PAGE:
IS AFRICA MAKING ANYPROGRESS TOWARDS THEDEVELOPMENT OF A BIO-ECONOMY?
African case study – Striga tolerant cereals 21m ha infested across Africa, major crop losses BASF developed herbicide tolerant maize that would kill Striga Technology deployed through AATF Limited uptake Uptake hampered by limited seed availability, lack of training for farmers Need for brochures in local languages – provided by NGOs
African case study – banana tissue culture Disease results in low yields and shortened life of plants Tissue culture bananas provide disease free planting material Concerted efforts to enhance uptake and improve distribution of plantlets Technology uptake low (eg 5% in Kenya) Uptake hampered by high costs of production, lack of access to credit by farmers, the need for agricultural inputs, and knowledge of the required agronomic practices Need for disease resistant plants
African case study – microbial fermentation in South Africa Technology to produce the amino acid lysine developed in South Africa 1996 - $70M investment in fermentation plant to produce 11 000 tonnes per annum Technologically successful though a steep learning curve 1998 – management buyout Plant suboptimal in size, tried to diversify into other less commoditized amino acids 2009 – acquired by a Canadian company, moved to yeast production
African case study – valueaddition through agroprocessing Various initiatives to add value to agricultural products across Africa Eg Cassava in Nigeria, cashew nuts in Kenya, liquorice in South Africa, edible oils in East Africa Governments and private sector have all recognized the potential for growth. Market-led, private sector involvement is key for success. Needs to be a strong linkage between producers and processors Technological, market, institutional and infrastructural issues must all be addressed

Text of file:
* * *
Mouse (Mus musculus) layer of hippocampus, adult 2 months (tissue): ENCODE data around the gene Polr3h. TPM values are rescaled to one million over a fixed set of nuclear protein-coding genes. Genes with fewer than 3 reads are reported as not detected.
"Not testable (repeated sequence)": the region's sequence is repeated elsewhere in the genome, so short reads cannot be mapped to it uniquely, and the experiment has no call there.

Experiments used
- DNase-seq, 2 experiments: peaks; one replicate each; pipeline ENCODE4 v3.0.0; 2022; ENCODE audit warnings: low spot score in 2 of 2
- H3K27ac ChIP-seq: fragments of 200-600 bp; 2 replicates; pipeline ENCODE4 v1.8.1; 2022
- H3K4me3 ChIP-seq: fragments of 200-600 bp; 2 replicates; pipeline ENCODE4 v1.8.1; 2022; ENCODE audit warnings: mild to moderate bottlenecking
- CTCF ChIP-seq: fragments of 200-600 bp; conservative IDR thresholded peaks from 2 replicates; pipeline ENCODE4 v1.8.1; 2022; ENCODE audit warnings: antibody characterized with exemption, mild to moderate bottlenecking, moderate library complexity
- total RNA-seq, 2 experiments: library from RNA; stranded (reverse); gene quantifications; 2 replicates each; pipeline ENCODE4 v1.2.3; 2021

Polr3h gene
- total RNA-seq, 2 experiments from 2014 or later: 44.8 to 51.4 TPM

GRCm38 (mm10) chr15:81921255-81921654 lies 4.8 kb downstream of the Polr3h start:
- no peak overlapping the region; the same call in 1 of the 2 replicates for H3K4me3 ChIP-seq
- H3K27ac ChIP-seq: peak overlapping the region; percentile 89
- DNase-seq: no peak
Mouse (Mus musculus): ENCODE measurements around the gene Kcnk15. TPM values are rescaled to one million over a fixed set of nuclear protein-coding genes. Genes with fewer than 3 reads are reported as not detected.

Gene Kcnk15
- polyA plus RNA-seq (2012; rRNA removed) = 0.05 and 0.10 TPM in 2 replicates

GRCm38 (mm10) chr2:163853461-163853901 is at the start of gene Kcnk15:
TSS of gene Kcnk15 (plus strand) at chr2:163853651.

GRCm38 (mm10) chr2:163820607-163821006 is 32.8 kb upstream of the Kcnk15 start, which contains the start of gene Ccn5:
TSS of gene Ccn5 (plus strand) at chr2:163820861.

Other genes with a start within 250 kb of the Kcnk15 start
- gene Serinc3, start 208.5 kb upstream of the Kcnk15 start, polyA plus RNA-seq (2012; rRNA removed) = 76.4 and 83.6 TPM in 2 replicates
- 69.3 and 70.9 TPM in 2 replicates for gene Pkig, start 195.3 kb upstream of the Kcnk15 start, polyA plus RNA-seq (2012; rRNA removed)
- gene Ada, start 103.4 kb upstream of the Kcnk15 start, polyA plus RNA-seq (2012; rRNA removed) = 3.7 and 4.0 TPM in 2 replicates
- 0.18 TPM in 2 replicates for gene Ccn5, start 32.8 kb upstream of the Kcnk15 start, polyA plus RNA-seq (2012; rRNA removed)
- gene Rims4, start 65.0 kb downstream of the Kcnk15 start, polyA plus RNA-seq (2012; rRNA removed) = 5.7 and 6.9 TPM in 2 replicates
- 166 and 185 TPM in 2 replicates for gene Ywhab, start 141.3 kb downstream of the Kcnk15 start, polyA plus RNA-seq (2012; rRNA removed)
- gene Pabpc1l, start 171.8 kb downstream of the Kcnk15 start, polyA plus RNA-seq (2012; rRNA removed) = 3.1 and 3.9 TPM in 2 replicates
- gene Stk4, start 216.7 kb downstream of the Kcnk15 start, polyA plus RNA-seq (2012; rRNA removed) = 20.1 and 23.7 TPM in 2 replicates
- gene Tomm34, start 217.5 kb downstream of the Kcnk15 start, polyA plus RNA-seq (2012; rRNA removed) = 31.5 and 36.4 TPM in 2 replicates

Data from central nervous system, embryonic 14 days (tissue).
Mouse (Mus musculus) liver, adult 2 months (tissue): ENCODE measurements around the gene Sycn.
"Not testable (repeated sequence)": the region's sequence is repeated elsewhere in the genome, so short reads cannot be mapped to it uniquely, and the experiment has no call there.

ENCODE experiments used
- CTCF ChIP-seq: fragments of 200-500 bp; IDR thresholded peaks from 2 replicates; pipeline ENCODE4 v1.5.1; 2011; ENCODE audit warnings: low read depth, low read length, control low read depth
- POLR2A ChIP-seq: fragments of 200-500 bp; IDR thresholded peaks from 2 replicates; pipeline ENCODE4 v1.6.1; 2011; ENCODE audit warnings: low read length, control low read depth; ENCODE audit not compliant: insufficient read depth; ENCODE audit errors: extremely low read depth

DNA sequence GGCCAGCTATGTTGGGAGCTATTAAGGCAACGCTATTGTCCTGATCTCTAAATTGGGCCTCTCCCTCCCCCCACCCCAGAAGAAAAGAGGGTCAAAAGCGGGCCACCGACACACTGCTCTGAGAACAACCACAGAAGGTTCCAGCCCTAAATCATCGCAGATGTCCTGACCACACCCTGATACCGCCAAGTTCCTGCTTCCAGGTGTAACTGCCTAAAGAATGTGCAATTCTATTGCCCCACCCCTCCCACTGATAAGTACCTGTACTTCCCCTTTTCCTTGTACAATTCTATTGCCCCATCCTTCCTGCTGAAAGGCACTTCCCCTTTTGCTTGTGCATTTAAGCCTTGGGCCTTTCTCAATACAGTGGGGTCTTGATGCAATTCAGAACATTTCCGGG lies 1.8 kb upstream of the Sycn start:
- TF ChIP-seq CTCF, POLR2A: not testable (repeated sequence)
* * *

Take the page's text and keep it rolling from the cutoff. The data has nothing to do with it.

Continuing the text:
Challenges and hurdles (1) Access to finance, markets and business advisory services Support for business plan development Seed funding and venture capital Lack of purchasing power in local markets Transport costs and difficulty of access to markets in the developed world Time and cost of product development Lack of critical mass (expertise, facilities, money) Leads to lack of competitiveness
Challenges and hurdles (2) Intellectual property Weak protection of IPRs in much of Africa Difficulty of accessing IP to ensure Freedom to Operate High cost of patenting Liability and redress concerns Protection of indigenous knowledge Policy and regulatory hurdles Policies and legislation do not support innovation Lack of regulations for biological products
Challenges and hurdles (3) Funding for R&D Lack of government support for research, development and innovation Reliance on donor organizations Lack of modern equipment, and/or funds to run and maintain equipment Lack of pilot plant facilities Technical skills and know-how Lack of technological readiness hampers innovation
SOME SOLUTIONS Public-private partnerships Eg WEMA, Syngenta Foundation projects Bioincubators Need to be developed throughout the continent Regional African collaborations CORAF/WECARD, ASARECA etc Sustained donor-funded programmes Eg Bio-Innovate!! Technology licensing Eg P57 in South Africa
FUTURE OPPORTUNITIES Improved crops, Animal vaccines and diagnostics Medicinal products derived from the continent’s biodiversity Biofuels, Biological fertilizers Biological control agents Plant and animal diagnostics Biological waste treatment Nutraceuticals Cosmeceuticals
THE WAY FORWARD Innovators must focus on areas where Africa has a real competitive advantage Increase investment in market research and technology benchmarking Increase global competitiveness through investment climate reforms Increase investment in skills development Lobby for strong political leadership to remove generic roadblocks Strive for an integrated approach to development of the bioinnovation value chain Build on synergies through collaboration